Still Not Going To Do This Every Day: A Few Pointers for the New York Times on How to Use the Internet
So the Susan Dominus profile of Connie Britton in the Sunday magazine was really enjoyable. But there were a couple of things that really jammed me. First, in this sentence:
“Britton had clipped up her famous hair (the subject of not only its own admiring tumblr but also Twitter hashtags like #conniebrittonshair).”
it really should be capital ‘T’ Tumblr; I know everyone uses Tumblr as a generic synonym for blog now, but the Times copy desk should know better.
That’s small beans, for sure; but this, two grafs later, is more of a thing.
For Britton, almost any career move felt like a potential step down from “Friday Night Lights.” Through her character on that show, Britton had developed the kind of devoted following that only a talented but slightly underexposed star can. “When I grow up, I want to be Tami Taylor” is the title of one post on a site about pop culture. A writer for The Hairpin spied Britton in a coffee shop and promptly posted a list of things she could have said to her. Among them: “Please lend me the key to being a woman and I’ll run across the street and make a few copies because I know I’ll lose it over the weekend.”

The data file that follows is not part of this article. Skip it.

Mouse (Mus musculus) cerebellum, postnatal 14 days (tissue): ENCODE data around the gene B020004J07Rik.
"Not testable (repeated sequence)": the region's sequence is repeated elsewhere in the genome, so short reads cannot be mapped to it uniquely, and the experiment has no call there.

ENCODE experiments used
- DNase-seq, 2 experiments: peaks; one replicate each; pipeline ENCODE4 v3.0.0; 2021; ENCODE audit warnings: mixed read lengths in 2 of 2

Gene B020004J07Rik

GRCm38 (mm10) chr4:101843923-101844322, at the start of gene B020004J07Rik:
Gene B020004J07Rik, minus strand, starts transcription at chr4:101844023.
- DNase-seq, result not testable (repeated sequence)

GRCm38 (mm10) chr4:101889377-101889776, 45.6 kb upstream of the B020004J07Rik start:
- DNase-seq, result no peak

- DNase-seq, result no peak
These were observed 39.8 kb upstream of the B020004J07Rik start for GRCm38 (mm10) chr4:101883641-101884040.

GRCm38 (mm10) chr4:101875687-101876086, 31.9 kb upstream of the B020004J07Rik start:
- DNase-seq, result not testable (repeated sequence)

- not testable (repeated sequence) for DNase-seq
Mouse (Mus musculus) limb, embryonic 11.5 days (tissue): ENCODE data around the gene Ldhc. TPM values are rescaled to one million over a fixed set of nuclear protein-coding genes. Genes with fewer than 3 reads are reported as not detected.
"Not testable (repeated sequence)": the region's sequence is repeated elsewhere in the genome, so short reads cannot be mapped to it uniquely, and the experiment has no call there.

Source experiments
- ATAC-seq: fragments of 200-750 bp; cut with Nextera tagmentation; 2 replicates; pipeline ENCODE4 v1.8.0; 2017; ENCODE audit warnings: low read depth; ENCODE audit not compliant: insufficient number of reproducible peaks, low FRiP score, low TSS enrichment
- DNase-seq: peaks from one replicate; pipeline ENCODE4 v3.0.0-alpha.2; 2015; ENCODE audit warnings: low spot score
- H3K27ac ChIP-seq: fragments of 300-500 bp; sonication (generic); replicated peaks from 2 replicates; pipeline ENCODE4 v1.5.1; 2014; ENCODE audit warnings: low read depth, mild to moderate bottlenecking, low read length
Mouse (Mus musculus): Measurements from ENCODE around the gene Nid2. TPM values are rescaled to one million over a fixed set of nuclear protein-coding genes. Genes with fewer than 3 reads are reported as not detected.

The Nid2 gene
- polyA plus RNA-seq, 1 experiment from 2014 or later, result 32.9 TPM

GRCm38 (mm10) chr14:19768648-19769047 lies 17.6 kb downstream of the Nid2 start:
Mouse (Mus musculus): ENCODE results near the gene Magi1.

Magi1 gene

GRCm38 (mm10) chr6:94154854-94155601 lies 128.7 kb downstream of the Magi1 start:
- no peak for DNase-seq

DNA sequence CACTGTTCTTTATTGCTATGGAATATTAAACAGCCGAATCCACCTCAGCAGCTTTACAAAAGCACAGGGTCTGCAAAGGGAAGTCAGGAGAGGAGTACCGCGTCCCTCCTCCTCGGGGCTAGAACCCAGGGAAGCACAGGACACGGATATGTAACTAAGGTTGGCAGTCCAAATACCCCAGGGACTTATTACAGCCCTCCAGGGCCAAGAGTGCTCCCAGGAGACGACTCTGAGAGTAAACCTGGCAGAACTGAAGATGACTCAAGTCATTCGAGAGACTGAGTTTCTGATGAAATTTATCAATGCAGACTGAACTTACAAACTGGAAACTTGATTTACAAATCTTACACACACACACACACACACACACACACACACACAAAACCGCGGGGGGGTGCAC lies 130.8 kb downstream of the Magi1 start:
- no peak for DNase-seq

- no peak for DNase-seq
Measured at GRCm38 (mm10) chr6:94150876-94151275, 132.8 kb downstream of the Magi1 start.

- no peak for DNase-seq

The odd thing here: Why doesn’t the Times name these people? Forget linking to the articles referenced; while this of course would be proper, I understand the TImes’ production process, and why something created for print might not be fully up to Web standard.
But why not at least say that the “blog on pop culture” is called Ashley Graceless? If the Times quoted “Hamlet”, would they refer to it “a monologue from a play about revenge?” And the “writer for The Hairpin” has a name, Anna Breslaw, which the Times was apparently unable to unearth; from here on out; we shall refer to Hugo Lindgren as “an editor for the Times.”
It’s a small thing, but telling—the Times would never do this with sources from what it considers legitimate outlets—and graceless to say the least.
Hedonist Stoicism: The 'Daria' Movie (almost) flawless cast, if you aren't convinced by the MTV picks
Alright, guys. We have to make this.
1. Aubrey Plaza is a perfect Daria with the deadpan-style comedy we exactly need, so I agree with this choice made by MTV.
2. Arielle Kebbel would make the perfect Quinn physically, and she surely looks like if she could play the role. I wholly disagree with the Hannah Montana choice by…
Q:Hi Katy, I'm wondering if you can tell me where you got your layout? I love the way it all works together.
that odd moment when south park says something more beautiful and poetic than most television shows out there